The largest application of the Kyropoulos method is to grow large boules of single crystal sapphire used to produce substrates for the manufacture gallium nitride-based LEDs, and as a durable optical material.
The method is named for Spyro Kyropoulos, who proposed the technique in 1926 as a method to grow brittle alkali halide and alkali earth metal crystals for precision optics. The method was a response to the limited boule sizes attainable by the Czochralski and Verneuil methods at the time.
The feedstock is melted in a crucible. (For sapphire crystal growth, the feedstock is high-purity aluminum oxide—only a few parts per million of impurities—which is then heated above 2100 °C in a tungsten or molybdenum crucible.) A precisely oriented seed crystal is dipped into the molten material. The seed crystal is slowly pulled upwards and may be rotated simultaneously. By precisely controlling the temperature gradients, rate of pulling and rate of temperature decrease, it is possible to produce a large, single-crystal, roughly cylindrical ingot from the melt.
In contrast with the Czochralski method, the Kyropoulos technique crystallizes the entire feedstock volume into the boule. The size and aspect ratio of the crucible is close to that of the final crystal, and the crystal grows downward into the crucible, rather than being pulled up and out of the crucible as in the Czochralski method. The upward pulling of the seed is at a much slower rate than the downward growth of the crystal, and serves primarily to shape the meniscus of the solid-liquid interface via surface tension.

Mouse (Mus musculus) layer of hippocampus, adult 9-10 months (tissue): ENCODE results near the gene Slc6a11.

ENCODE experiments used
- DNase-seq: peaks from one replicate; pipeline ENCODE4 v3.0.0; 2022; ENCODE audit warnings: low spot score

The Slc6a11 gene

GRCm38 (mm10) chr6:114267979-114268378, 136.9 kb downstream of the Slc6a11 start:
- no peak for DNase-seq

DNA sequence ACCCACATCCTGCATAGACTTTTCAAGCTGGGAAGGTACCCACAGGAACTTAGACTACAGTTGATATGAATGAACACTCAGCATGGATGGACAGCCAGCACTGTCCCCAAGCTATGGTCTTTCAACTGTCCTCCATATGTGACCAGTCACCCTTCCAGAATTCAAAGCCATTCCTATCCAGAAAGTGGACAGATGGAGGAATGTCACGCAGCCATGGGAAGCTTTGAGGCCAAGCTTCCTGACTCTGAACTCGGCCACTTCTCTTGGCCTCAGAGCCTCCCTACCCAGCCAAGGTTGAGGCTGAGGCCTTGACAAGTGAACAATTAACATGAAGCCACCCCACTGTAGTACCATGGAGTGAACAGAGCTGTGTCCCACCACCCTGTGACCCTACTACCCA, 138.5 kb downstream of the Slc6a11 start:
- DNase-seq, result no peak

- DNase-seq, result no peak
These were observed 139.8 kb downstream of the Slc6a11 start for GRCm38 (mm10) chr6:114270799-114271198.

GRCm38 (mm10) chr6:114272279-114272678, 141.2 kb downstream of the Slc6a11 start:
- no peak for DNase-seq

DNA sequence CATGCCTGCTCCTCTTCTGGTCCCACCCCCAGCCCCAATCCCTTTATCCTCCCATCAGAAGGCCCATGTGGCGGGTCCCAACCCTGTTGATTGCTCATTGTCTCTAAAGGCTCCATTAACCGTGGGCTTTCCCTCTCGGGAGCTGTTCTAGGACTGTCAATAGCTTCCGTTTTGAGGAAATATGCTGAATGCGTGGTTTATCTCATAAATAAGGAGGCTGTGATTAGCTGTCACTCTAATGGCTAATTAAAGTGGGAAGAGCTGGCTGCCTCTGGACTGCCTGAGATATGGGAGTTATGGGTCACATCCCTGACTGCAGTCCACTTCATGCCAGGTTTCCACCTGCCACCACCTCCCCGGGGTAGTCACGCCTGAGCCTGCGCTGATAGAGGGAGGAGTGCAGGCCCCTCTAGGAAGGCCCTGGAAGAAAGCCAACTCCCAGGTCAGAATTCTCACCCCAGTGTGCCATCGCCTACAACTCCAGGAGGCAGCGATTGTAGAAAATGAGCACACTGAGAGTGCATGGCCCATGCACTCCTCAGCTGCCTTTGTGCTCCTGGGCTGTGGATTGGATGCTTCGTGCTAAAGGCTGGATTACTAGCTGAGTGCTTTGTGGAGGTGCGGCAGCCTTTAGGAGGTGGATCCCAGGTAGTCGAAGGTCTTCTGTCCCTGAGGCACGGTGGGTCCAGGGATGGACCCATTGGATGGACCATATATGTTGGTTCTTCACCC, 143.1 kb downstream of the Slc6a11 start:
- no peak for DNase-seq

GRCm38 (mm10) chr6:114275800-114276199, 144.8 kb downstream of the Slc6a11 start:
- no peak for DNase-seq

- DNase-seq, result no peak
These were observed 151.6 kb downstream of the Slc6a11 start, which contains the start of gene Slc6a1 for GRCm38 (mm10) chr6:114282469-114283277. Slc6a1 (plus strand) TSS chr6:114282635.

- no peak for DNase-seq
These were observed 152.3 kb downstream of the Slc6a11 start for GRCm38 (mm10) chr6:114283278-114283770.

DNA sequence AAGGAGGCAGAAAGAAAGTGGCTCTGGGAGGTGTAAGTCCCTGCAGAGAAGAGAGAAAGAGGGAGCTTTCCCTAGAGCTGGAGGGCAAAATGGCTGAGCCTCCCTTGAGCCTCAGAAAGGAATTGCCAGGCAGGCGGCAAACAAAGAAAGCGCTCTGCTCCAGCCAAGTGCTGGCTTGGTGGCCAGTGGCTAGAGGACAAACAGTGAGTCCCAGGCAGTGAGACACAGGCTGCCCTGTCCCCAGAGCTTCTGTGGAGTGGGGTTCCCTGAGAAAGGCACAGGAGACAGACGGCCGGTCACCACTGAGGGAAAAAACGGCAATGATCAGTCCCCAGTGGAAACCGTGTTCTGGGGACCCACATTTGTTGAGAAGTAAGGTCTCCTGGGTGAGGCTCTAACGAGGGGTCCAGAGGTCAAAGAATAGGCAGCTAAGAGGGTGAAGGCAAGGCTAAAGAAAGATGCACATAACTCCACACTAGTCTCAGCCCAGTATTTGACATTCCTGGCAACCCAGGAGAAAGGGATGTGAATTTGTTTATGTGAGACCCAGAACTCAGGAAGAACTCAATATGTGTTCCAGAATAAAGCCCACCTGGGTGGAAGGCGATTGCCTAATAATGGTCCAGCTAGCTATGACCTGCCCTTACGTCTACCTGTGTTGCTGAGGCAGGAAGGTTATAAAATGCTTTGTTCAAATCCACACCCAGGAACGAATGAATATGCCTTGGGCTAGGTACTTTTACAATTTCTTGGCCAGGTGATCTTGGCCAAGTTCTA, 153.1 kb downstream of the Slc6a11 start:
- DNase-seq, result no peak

The growth rate is controlled by slowly decreasing the temperature of the furnace until the entire melt has solidified. Hanging the seed from a weight sensor can provide feedback to determine the growth rate, although precise measurements are complicated by the changing and imperfect shape of the crystal diameter, the unknown convex shape of the solid-liquid interface, and these features' interaction with buoyant forces and convection within the melt.
The Kyropoulos method is characterized by smaller temperature gradients at the crystallization front than the Czochralski method. Like the Czochralski method, the crystal grows free of any external mechanical shaping forces, and thus has few lattice defects and low internal stress. This process can be performed in an inert atmosphere, such as argon, or under high vacuum.
The most significant disadvantage of the method is an unstable speed of growth which happens due to heat exchange changes incurred by a growing boule size and which are difficult to predict. Due to this problem the crystals are typically grown at very slow speed in order to avoid unnecessary internal defects.
The sizes of sapphire crystals grown by the Kyropoulos method have increased dramatically since the 1980s. In the mid-2000s sapphire crystals up to 30 kg were developed which could yield 150 mm diameter substrates. By 2017, the largest reported sapphire grown by the Kyropoulos method was 350 kg, and could produce 300 mm diameter substrates.
Because of sapphire's anisotropic crystal structure, the orientation of the cylindrical axis of the boules grown by the Kyropoulos method is perpendicular to the orientation required for deposition of GaN on the LED substrates. This means that cores must be drilled through the sides of the boule before being sliced into wafers. This means the as-grown boules have a significantly larger diameter than the resulting wafers.
As of 2017 the leading manufacturers of blue and white LEDs used 150 mm diameter sapphire substrates, with some manufacturers still using 100 mm, and 2 inch substrates.
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